Finally, Belgium gained its independence in 1830, drew up a constitution and imported a monarch from among the German nobility. It entered the Industrial Era at an early stage, and is now firmly established primarily as a service economy with over 70% of the working population employed outside of agriculture and industry. The standard of living in Belgium is among the highest in the world. Timeline: chronology of key events since 1830...
The art of compromise and underachievement
A prevailing attitude of many Belgians is a high degree of self-criticism characteristic of almost all Belgians. There is no such thing as a patriotic Belgian. Attractively modest though this attitude might seem, it does lead to a distorted image of Belgium abroad. After all, who will take a country seriously when even its own citizens deride it?
As an international student or scholar in Belgium, you will find that most Belgians will agree wholeheartedly with any criticism you have to offer of their country, customs or politics.
We have never started or engaged in an armed conflict, either internally or internationally, except for a futile attempt at self-defence against the Germans in World Wars I and II. This lack of pride in its own achievements contributes largely to Belgium’s indeterminate, or non-existent, identity abroad.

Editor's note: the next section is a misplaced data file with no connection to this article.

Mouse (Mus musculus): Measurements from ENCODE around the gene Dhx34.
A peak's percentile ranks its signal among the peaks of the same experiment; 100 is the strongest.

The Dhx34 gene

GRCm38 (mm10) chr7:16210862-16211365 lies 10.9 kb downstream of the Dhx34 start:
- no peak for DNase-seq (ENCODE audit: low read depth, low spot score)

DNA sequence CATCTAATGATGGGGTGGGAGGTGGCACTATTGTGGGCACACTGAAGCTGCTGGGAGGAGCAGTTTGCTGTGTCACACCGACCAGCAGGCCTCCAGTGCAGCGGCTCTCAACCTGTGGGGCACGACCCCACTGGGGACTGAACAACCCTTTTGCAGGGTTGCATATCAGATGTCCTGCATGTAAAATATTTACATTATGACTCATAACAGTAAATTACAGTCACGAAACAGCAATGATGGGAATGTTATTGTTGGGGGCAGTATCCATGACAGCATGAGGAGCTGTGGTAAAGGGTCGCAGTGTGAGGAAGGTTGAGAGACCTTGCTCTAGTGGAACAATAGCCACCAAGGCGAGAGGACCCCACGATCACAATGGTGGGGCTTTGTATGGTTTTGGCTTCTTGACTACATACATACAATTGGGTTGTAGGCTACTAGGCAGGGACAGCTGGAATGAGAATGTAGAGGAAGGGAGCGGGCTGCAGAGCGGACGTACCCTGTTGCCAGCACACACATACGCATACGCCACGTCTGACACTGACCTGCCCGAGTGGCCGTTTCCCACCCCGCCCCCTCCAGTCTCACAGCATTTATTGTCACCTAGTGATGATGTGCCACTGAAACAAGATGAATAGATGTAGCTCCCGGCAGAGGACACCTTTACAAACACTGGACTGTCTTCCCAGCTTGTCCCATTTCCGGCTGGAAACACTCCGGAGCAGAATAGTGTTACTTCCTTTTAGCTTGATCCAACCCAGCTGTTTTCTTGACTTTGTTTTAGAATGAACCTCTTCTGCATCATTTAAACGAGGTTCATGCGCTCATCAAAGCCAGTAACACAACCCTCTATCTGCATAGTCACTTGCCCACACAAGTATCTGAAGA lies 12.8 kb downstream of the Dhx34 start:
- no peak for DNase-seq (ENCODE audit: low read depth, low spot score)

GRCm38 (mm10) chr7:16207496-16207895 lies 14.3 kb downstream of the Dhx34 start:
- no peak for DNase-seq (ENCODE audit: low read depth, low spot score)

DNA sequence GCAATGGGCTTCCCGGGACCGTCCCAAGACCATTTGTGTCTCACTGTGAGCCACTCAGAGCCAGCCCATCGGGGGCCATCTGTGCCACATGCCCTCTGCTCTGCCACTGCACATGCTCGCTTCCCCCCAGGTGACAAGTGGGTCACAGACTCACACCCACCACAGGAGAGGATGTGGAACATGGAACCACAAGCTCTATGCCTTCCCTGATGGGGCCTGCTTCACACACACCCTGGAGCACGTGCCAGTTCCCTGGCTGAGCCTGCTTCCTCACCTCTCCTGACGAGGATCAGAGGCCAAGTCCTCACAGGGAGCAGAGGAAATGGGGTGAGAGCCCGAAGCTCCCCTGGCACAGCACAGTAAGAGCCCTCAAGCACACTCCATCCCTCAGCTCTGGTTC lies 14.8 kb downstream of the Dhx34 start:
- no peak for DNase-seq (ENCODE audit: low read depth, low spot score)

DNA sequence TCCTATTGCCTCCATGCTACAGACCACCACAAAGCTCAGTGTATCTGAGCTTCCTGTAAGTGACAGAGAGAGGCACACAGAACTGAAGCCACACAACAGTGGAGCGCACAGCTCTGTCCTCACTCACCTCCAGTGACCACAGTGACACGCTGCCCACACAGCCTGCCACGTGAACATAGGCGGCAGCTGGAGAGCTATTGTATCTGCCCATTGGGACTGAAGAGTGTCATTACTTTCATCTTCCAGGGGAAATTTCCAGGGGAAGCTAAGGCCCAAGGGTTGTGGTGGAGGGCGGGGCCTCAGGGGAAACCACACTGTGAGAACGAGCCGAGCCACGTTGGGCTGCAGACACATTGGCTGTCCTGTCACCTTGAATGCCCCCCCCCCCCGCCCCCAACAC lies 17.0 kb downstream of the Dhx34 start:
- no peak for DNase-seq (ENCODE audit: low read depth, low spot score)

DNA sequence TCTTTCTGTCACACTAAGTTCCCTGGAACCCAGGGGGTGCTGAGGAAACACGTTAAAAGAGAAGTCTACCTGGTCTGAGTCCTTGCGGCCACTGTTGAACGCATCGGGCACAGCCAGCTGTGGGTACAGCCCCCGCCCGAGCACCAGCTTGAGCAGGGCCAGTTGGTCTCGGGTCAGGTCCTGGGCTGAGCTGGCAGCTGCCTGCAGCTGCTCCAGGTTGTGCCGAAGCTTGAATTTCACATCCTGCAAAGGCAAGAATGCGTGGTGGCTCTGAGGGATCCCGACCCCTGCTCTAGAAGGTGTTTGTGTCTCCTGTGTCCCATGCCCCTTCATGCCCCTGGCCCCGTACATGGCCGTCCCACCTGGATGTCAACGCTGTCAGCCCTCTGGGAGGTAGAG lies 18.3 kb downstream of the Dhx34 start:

Chocolate springs most readily to mind when foreigners are asked what they know of Belgium, an embarrassed silence usually follows further enquiries. Whereas other small countries, such as the Netherlands, Portugal or Norway, have been successful in projecting a coherent image of themselves to the outside world, Belgians have never really tried.
The Belgian Character
The one thing that most non-Belgians would agree on when first confronted with the Belgians on their home turf is that they are a reserved and introverted people. This impression usually lasts until their first visit to a Belgian’s home, where they will be very cordially welcomed and fed large amounts of excellent food and drink.